Looking for a way to help balance the state budget, Hawaii state lawmakers are considering diverting some of the daily surcharges that tourists and others pay on rental cars, according to the Honolulu Star Advertiser.
A surcharge on airport auto rental customers was increased last September from $1 to $4.50 a day to help finance rental car facility improvements.
Lawmakers can only legally use that money for airport-related projects. With a bill under consideration¾House Bill 1039¾lawmakers would suspend the surcharge and increase a separate surcharge on all rental cars from $3 to $7.50. They would then divert the extra cash to help close the state's deficit.
Under the bill, many residents who rent at other locations would have to pay $4.50 more per day.
Lawmakers would also authorize the state to issue general-obligation bonds to replace the money that was supposed to go toward new rental car facilities at airports. The bonds would require the state to make debt-service payments.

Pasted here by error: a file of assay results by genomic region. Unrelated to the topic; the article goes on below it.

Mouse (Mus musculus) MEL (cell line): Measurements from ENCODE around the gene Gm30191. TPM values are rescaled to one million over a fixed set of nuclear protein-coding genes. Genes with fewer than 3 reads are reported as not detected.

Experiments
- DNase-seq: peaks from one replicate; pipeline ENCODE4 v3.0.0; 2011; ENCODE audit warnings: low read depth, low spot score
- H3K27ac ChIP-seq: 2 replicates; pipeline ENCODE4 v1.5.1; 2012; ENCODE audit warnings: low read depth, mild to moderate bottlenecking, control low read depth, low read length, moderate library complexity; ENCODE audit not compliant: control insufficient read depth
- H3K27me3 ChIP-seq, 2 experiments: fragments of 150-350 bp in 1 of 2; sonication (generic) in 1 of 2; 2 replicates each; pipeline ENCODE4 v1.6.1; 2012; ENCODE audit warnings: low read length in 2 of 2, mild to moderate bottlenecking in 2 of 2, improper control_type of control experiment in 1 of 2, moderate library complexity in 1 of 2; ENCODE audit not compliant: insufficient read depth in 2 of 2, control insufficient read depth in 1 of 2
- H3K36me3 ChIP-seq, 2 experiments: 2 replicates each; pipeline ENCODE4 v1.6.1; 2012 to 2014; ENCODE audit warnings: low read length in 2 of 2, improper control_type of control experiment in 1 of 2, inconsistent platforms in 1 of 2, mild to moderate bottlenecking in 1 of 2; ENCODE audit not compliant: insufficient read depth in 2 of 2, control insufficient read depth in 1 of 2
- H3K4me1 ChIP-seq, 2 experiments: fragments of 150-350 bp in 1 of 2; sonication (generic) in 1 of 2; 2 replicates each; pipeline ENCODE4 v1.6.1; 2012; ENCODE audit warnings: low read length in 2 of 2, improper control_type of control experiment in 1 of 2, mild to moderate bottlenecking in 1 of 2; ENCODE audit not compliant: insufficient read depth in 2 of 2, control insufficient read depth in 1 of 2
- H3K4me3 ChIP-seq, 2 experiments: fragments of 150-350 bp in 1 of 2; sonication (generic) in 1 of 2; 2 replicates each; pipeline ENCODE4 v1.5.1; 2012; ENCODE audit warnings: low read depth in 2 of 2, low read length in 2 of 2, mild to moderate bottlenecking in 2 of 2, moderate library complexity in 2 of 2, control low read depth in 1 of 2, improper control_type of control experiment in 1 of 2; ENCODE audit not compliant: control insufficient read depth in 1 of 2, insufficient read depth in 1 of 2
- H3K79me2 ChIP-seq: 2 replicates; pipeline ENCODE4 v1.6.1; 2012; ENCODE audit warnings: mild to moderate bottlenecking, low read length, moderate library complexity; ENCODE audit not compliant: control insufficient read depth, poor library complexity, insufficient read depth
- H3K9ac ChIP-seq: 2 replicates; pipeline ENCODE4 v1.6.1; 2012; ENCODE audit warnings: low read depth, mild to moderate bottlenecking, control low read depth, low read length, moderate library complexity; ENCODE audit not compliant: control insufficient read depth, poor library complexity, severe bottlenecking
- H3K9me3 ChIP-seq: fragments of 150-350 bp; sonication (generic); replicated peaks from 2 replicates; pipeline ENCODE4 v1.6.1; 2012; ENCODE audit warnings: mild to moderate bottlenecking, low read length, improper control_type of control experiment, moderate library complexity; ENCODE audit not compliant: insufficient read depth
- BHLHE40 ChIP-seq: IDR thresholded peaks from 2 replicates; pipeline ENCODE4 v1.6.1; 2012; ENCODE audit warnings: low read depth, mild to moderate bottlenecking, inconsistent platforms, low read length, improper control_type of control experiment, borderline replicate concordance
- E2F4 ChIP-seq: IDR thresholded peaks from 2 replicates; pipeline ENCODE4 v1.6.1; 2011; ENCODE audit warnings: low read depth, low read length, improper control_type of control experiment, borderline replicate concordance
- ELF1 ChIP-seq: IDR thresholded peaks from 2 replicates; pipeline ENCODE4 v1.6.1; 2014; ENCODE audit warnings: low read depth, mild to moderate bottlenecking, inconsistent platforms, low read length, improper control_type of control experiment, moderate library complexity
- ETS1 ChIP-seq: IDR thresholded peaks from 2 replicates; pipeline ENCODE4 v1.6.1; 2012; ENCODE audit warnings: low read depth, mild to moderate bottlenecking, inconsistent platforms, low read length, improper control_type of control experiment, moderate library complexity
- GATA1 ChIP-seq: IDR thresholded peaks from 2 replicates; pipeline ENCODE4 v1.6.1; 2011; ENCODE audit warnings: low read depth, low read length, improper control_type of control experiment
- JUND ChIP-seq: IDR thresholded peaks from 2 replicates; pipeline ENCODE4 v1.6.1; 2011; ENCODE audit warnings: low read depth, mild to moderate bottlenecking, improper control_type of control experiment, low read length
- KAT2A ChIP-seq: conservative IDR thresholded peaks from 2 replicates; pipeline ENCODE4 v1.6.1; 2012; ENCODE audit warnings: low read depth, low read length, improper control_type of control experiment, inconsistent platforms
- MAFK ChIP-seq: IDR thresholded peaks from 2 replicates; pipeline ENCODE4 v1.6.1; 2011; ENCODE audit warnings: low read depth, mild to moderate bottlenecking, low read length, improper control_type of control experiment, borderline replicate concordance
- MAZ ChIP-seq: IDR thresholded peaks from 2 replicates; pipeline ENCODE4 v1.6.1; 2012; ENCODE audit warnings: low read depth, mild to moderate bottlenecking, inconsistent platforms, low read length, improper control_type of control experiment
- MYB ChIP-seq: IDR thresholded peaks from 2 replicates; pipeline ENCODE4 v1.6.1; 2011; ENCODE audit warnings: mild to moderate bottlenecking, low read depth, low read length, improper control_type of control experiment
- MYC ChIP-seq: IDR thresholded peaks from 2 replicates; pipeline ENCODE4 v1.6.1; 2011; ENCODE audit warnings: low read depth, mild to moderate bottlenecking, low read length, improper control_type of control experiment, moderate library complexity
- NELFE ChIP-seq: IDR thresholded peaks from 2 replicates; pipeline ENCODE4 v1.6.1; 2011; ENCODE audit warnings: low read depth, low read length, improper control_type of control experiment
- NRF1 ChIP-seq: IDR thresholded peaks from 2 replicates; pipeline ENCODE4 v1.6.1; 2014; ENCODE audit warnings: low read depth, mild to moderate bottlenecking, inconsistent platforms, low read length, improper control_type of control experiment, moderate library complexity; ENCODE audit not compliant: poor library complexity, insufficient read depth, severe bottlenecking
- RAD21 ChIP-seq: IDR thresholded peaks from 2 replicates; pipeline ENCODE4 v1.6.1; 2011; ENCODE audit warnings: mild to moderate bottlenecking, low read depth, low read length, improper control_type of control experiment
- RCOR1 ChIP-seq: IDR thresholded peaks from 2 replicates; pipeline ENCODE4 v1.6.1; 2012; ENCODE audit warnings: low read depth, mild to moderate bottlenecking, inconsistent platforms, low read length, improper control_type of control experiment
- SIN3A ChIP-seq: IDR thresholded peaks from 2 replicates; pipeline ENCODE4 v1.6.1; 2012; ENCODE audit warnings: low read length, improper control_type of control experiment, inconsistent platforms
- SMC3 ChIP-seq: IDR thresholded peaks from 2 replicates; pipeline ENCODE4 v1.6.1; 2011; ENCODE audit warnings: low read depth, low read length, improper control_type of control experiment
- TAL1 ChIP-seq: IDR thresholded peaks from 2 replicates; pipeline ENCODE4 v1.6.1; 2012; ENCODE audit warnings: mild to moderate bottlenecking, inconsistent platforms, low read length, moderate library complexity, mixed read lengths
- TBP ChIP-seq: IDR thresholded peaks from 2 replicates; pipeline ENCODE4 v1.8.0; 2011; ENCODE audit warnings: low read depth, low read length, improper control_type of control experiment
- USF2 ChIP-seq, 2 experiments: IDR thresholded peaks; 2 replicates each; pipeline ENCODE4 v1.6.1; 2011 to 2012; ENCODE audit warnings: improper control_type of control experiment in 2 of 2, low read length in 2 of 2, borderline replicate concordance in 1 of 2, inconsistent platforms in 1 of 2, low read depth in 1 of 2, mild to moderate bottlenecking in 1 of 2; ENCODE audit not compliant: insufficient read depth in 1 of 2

The state Department of Transportation had expected to use the money from the rental car facility surcharge to finance a new complex at Honolulu Airport scheduled for construction next year and completion by 2016. The department planned to sell revenue bonds backed by the surcharge for improvements at airports on Maui, Kauai and Hawaii island.
The department has been planning a consolidated rental car complex at Honolulu Airport because of complaints from visitors about the cramped, open-air strip now shared by rental car outlets there. Rental car companies have told senators that the rental car facility surcharge is an important source of dedicated revenue for airport improvements.
Meanwhile, an April 26 editorial in the Star Advertiser says that the state should not borrow funds to pay for a new rental car facility. Rather than borrowing money and adding to the finance charges the state might pay, existing funds should be used to underwrite the project's early stages, the editorial states. The editorial calls for passage of House Bill 1039, but says the bond sale should be avoided.